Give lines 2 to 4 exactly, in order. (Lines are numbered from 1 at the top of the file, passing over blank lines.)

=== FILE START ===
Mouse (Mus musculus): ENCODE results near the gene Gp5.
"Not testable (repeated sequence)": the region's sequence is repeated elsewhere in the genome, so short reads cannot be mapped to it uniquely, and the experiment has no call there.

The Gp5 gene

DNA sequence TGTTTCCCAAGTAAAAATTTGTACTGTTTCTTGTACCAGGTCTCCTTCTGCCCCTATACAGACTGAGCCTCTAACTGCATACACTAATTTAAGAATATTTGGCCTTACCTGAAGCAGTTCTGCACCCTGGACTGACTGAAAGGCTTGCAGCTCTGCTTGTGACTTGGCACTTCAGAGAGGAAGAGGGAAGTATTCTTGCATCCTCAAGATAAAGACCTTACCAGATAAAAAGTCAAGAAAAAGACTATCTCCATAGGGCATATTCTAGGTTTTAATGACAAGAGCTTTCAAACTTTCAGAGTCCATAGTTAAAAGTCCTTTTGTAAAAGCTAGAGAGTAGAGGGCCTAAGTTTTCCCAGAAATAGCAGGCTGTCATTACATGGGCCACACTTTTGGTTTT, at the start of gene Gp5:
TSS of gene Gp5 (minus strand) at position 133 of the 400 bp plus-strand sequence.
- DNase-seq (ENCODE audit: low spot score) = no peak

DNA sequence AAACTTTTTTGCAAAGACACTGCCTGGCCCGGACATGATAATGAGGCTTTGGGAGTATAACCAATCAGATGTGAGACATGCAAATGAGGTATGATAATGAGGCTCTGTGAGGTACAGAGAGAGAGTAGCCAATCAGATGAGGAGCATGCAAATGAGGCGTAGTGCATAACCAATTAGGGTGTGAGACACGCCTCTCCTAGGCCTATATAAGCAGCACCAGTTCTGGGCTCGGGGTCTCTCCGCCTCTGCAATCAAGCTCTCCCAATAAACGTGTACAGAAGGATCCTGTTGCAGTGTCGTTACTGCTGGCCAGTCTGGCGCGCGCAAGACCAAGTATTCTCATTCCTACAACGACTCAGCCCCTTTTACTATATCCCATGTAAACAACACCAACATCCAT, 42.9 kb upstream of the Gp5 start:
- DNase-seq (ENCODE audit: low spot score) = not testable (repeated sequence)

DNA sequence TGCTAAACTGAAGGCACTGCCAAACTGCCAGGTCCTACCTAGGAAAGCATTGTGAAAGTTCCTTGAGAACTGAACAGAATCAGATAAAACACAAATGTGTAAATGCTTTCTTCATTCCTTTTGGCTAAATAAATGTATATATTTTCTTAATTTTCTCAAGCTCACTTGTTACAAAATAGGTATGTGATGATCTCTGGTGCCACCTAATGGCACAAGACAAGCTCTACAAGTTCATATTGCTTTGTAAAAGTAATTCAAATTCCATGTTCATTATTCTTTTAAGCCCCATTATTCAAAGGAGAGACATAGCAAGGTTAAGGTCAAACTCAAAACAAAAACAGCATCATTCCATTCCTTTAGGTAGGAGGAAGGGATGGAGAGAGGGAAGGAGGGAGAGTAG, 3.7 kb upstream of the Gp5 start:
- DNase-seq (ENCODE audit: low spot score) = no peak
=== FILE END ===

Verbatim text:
"Not testable (repeated sequence)": the region's sequence is repeated elsewhere in the genome, so short reads cannot be mapped to it uniquely, and the experiment has no call there.

The Gp5 gene

DNA sequence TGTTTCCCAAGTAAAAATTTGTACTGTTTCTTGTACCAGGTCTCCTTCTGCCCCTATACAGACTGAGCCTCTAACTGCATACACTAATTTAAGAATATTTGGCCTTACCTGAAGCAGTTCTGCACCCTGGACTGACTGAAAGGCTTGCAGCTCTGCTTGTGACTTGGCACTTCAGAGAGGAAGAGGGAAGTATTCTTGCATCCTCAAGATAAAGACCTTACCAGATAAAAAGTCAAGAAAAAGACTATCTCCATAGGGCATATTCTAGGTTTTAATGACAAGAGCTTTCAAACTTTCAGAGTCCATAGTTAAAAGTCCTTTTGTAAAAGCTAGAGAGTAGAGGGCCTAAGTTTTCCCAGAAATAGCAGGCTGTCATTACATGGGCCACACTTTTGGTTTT, at the start of gene Gp5: